Martin Madan This book is the most comprehensive work on polygyny I have seen. It is a reprint of the original text nearly 230 years old, and it uses the old letter ’s’ which looks like an ‘f’ this makes it a bit difficult to read. But it is well worth persevering with. Before I read this book I was suspicious that this might be an appeal to ‘Man-up-and-marry-that-whore’, but I was very wrong. Martin Madan calls for a change in the legal system to penalise men that deflower girls and then forsake them. The damage done to these girls leaves them little option but to work as prostitutes and die early from disease. In his day there was a law against multiple wives, but no penalty for deflowering a girl and leaving her in ruin.

Madan presents a rock solid case for polygyny based entirely on the scriptures, and doesn’t appeal to sentiment. He refutes many learned scholars of his day, and presents polygyny as a better alternative than the no penalty system for deflowering a girl. He claims it would greatly reduce the number of ruined women working and dying as prostitutes. I assume he is correct in this regard.

In the 230 odd years since this book was written the imbalance in the law that he [Madan] has highlighted has unfortunately been addressed in the worse possible way. Instead of correcting the laws to better reflect the laws of God, we have strengthened the laws to “empower women”. The result is the destruction of the family. In Madan’s day they had a system that destroyed girls, today we have a system that destroys the family. I would encourage anyone interested in this subject to read this book.

If I had to critique this book at all it would be on the the fact that he doesn’t present the disadvantages of polygyny, and of his interpretation of the exception clause. I strongly disagree with him on this point. It can be purchased from Amazon.

Thelyphthora Volume 2

A Treatise on Female Ruin by Martin Madan

Four Christian ViewsIn volume 2 Madan picks up where he left off in Volume 1, and takes aim at Protestants, Catholics, Ecclesiastical courts and the Church Fathers for getting their marriage laws wrong. He critiques both the Council of Trent and the Marriage Act of 1753 [aka Geo11.C.33]. It is no surprise his views were rejected in his day. At the start of volume 2 he sounds almost like a divorce apologist but without the egalitarian nonsense. His views regarding the roles of men and women are biblically correct.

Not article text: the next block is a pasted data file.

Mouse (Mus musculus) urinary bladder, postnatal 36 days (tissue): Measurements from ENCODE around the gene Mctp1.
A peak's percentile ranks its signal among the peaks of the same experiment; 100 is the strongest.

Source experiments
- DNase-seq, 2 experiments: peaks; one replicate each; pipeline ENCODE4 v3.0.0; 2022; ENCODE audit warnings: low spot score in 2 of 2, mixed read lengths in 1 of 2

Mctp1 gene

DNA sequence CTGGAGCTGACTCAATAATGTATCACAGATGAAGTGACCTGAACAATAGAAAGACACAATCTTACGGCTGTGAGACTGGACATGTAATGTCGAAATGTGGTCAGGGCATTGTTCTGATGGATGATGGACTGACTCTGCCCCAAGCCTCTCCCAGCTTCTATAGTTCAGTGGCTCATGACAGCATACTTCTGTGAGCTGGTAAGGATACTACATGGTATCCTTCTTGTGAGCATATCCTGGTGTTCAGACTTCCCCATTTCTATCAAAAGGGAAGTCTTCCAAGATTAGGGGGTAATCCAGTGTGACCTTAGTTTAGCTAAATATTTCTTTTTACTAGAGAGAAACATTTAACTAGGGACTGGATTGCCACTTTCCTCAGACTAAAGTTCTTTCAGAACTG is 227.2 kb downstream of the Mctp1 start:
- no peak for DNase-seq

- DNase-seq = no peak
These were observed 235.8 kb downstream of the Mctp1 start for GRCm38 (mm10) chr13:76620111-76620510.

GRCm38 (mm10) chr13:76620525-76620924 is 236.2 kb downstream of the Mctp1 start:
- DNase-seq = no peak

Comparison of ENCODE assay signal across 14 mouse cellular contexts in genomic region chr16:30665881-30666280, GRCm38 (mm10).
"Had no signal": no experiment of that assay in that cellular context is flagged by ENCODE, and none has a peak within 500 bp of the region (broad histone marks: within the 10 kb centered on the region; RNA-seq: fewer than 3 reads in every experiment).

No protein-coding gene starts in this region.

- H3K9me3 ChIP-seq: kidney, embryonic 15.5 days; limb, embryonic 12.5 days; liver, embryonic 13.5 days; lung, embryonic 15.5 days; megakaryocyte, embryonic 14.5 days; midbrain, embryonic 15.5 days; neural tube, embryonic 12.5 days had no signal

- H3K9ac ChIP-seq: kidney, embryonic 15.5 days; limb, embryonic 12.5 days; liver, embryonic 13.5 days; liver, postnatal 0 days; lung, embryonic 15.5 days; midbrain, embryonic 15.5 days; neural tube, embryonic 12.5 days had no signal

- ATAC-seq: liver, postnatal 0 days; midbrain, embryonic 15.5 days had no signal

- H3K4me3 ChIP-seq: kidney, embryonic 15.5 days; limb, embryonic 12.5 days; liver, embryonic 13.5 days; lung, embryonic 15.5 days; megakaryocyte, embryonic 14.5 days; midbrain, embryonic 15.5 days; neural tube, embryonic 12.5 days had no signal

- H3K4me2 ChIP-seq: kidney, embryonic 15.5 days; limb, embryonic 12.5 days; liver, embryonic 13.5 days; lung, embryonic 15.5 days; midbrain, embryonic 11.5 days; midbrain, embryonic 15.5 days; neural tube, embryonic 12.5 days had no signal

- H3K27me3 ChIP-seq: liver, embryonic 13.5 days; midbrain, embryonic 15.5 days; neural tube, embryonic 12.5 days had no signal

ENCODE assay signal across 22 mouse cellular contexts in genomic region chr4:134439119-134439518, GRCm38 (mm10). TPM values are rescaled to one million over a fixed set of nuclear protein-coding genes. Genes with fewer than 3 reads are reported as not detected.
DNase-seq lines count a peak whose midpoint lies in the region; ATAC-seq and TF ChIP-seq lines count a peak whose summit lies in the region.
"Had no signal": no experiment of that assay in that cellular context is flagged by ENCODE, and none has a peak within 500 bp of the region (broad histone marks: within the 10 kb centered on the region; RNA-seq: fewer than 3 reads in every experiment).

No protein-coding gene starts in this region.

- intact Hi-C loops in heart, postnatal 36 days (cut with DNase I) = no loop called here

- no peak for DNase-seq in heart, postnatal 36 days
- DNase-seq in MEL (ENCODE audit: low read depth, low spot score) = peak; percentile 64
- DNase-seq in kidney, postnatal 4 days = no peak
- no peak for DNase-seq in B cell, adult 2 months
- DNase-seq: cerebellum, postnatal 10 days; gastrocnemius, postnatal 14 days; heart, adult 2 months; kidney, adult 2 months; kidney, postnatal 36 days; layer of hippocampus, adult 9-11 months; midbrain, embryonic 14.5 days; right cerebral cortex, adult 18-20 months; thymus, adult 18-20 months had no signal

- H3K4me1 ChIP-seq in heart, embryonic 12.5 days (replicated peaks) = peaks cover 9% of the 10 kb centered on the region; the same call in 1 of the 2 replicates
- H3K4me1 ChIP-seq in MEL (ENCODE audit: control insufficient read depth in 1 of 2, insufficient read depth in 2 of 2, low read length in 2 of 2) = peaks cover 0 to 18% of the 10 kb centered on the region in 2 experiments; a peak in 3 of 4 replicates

He goes on to contrast the differences between ‘Marriage-by-civil-contract’ Vs ‘Marriage-by-consummation’, and shows how these 2 don’t always scync together. And highlights how they can work against each other. He demonstrates that neither the Old Testament priests or the New Testaments disciples were commanded to marry anyone. And berates the churches for making marriage a commercial interest, as if God had ordained them as some kind of essential third party.

On page 32-33 of Volume 2 He states that if a man marries a previously deflowered woman he commits adultery: Quote from page 32 Volume 2: “Our laws and customs may be compared to the bill of divorcement, which put asunder those whom God hath joined together; so that if a man take a virgin, (not betrothed) and lie with her, he may put her away for every cause - she may go and be another man’s wife; and this, so far from being reckoned adultery, as be God’s law it certainly is, is accounted a virtuous action; it makes her an honest woman, as the phrase is; such a marriage (though doubtless adultery, in the sight of God, in the man who by putting her away caused her to commit it - in the man who marries her who is so put away…” Emphasis added.

He makes this claim with little or no clarification. The law [Torah] states that if a virgin, who is not betrothed, is deflowered while she is under her father’s house [jurisdiction], her father has power of veto regarding any union that she forms. So hypothetically: A virgin could be married [deflowered] without a covenant/contract. And divorced without a certificate. Any woman in such circumstances carries all the baggage of a divorcee, but without the legal status. Madan doesn’t address the problems with his views, I am convinced he is wrong on his understanding of the ‘exception clause’, and I suspect is he is also wrong regarding his position outlined above.

He also mentions that the women in the Turkish hareems [Seraglios] fare better than the women in the brothels of Western Europe, because the church got their laws wrong regarding polygyny.


Once married always married | Twice married always married